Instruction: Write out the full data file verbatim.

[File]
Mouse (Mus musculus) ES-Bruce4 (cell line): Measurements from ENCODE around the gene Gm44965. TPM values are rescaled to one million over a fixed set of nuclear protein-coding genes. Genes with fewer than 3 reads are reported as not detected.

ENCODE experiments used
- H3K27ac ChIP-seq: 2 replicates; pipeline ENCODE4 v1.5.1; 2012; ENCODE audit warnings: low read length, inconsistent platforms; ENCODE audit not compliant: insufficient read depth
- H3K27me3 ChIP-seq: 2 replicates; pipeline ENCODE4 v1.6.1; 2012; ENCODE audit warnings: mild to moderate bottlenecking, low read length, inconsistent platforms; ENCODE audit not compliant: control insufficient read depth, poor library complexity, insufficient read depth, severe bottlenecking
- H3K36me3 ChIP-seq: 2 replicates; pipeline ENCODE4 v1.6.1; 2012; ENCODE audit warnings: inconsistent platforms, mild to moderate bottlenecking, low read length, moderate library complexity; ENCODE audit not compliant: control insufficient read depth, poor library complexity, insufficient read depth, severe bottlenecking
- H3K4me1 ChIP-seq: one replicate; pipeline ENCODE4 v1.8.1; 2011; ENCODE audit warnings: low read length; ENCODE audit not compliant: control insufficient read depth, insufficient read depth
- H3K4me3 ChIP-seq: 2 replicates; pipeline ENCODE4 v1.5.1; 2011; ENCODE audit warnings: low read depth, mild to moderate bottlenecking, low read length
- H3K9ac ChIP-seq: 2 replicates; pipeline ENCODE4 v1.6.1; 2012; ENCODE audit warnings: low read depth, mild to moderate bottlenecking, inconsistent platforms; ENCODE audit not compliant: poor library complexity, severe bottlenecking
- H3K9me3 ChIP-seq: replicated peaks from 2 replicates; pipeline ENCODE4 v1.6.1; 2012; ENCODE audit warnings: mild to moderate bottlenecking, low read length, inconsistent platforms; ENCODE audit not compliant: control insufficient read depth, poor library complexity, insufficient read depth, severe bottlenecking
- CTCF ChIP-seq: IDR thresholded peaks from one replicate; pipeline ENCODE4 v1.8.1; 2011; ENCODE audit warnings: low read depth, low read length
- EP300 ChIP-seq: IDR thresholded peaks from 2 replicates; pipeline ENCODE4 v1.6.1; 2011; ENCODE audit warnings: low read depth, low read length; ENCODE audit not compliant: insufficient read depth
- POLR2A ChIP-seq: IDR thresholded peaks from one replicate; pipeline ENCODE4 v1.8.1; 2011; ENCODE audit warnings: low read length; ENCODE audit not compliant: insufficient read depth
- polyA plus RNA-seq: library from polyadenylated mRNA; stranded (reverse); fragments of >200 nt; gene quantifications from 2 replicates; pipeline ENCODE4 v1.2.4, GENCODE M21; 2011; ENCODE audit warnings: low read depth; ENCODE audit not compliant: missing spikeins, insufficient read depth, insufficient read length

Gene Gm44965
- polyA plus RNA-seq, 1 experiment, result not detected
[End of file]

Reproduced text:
Mouse (Mus musculus) ES-Bruce4 (cell line): Measurements from ENCODE around the gene Gm44965. TPM values are rescaled to one million over a fixed set of nuclear protein-coding genes. Genes with fewer than 3 reads are reported as not detected.

ENCODE experiments used
- H3K27ac ChIP-seq: 2 replicates; pipeline ENCODE4 v1.5.1; 2012; ENCODE audit warnings: low read length, inconsistent platforms; ENCODE audit not compliant: insufficient read depth
- H3K27me3 ChIP-seq: 2 replicates; pipeline ENCODE4 v1.6.1; 2012; ENCODE audit warnings: mild to moderate bottlenecking, low read length, inconsistent platforms; ENCODE audit not compliant: control insufficient read depth, poor library complexity, insufficient read depth, severe bottlenecking
- H3K36me3 ChIP-seq: 2 replicates; pipeline ENCODE4 v1.6.1; 2012; ENCODE audit warnings: inconsistent platforms, mild to moderate bottlenecking, low read length, moderate library complexity; ENCODE audit not compliant: control insufficient read depth, poor library complexity, insufficient read depth, severe bottlenecking
- H3K4me1 ChIP-seq: one replicate; pipeline ENCODE4 v1.8.1; 2011; ENCODE audit warnings: low read length; ENCODE audit not compliant: control insufficient read depth, insufficient read depth
- H3K4me3 ChIP-seq: 2 replicates; pipeline ENCODE4 v1.5.1; 2011; ENCODE audit warnings: low read depth, mild to moderate bottlenecking, low read length
- H3K9ac ChIP-seq: 2 replicates; pipeline ENCODE4 v1.6.1; 2012; ENCODE audit warnings: low read depth, mild to moderate bottlenecking, inconsistent platforms; ENCODE audit not compliant: poor library complexity, severe bottlenecking
- H3K9me3 ChIP-seq: replicated peaks from 2 replicates; pipeline ENCODE4 v1.6.1; 2012; ENCODE audit warnings: mild to moderate bottlenecking, low read length, inconsistent platforms; ENCODE audit not compliant: control insufficient read depth, poor library complexity, insufficient read depth, severe bottlenecking
- CTCF ChIP-seq: IDR thresholded peaks from one replicate; pipeline ENCODE4 v1.8.1; 2011; ENCODE audit warnings: low read depth, low read length
- EP300 ChIP-seq: IDR thresholded peaks from 2 replicates; pipeline ENCODE4 v1.6.1; 2011; ENCODE audit warnings: low read depth, low read length; ENCODE audit not compliant: insufficient read depth
- POLR2A ChIP-seq: IDR thresholded peaks from one replicate; pipeline ENCODE4 v1.8.1; 2011; ENCODE audit warnings: low read length; ENCODE audit not compliant: insufficient read depth
- polyA plus RNA-seq: library from polyadenylated mRNA; stranded (reverse); fragments of >200 nt; gene quantifications from 2 replicates; pipeline ENCODE4 v1.2.4, GENCODE M21; 2011; ENCODE audit warnings: low read depth; ENCODE audit not compliant: missing spikeins, insufficient read depth, insufficient read length

Gene Gm44965
- polyA plus RNA-seq, 1 experiment, result not detected